Watchdog says some state tax credits aren’t working
RICHMOND, Va. (AP) — Two Virginia tax credit programs meant to retrain workers and promote telecommuting are total busts and need to be scraped, according to a report released Monday by the state’s legislative watchdog agency.
The Joint Legislative Audit and Reviews Commission’s report found the state’s Worker Retraining Tax Credit and the Telework Expenses Tax Credit are producing a negligible impact on the economy.
The retraining credit returned 12 cents to the state’s economy for every dollar spent while the telework credit returned 4 cents.
Republican Senate Majority Leader Tommy Norment said unless there’s a compelling “humanistic” reason to keep those credits around, he doesn’t think they’ll survive much longer.
“If we can do a reallocation of those resources where we’re getting a better return on investment, I don’t understand why we wouldn’t do it,” he said Monday after a presentation by the commission at the Capitol.
The commission found that other efforts at economic development, like small business loan programs, have a much higher economic benefit for the state.
Virginia is the only state to offer tax credits to private companies for establishing and maintaining a telework program, according to the commission. Georgia and Oregon both allowed similar credits to expire.
The commission found that few businesses eligible for telework tax credits are bothering to claim them, and there’s been no indication that the credit has increased teleworking rates since being adopted in 2012.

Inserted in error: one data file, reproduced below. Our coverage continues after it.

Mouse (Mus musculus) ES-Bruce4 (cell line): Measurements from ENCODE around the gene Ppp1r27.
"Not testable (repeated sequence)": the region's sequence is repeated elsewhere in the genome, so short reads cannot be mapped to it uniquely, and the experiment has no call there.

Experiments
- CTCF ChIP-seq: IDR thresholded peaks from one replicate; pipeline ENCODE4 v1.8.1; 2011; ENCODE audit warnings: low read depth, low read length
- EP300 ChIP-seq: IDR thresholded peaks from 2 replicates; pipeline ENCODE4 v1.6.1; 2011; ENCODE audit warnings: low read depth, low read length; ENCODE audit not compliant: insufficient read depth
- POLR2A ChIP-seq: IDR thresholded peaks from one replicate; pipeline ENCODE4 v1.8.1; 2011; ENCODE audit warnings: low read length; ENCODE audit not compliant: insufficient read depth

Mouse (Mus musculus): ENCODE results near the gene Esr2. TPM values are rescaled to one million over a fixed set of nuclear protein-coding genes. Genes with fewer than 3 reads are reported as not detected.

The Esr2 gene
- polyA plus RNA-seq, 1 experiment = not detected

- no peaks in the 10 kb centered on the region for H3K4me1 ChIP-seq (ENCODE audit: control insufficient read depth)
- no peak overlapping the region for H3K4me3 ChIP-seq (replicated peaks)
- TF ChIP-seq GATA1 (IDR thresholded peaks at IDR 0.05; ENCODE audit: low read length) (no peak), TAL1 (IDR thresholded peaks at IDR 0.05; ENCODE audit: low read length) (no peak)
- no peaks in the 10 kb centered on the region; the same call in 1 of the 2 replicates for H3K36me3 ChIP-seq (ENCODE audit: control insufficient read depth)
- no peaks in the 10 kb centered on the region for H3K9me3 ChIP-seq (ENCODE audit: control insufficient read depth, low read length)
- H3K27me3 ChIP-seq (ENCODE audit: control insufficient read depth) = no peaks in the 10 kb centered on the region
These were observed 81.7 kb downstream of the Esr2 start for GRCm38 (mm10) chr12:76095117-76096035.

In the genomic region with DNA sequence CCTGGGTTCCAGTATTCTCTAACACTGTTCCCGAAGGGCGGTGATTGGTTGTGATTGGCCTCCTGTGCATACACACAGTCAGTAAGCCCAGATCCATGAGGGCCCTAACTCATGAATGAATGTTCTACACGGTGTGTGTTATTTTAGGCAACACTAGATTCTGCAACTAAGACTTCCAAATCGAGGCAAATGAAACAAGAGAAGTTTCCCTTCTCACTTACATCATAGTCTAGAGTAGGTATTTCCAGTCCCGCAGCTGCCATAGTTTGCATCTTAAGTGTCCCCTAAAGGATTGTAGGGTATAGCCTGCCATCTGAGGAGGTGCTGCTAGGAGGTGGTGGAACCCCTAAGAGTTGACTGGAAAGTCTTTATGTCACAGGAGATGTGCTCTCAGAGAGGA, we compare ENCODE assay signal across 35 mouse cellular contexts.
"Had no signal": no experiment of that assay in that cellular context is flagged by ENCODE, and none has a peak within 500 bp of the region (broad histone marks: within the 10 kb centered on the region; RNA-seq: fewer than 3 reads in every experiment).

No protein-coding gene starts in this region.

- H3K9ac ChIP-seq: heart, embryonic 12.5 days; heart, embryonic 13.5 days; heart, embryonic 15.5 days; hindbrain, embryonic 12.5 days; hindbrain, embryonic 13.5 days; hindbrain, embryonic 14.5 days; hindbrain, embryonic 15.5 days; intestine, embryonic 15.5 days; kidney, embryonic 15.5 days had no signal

Virginia first approved the worker retraining credit in 1997 with a goal of helping businesses retrain workers and boost apprenticeships.
Only about seven businesses a year have claimed the credit, which requires that businesses complete significant paperwork to claim relatively small per-worker credits. The commission said the credit is having a “minimal” effect on increasing apprenticeships.
Secretary of Finance Aubrey Layne said Gov. Ralph Northam’s administration is interested in overhauling the state’s economic development efforts. Layne said he’s in the process of reviewing all of the state’s incentives across multiple agencies.
“I want to just look at the whole thing and then act upon these recommendations, but I understand the concerns,” Layne said.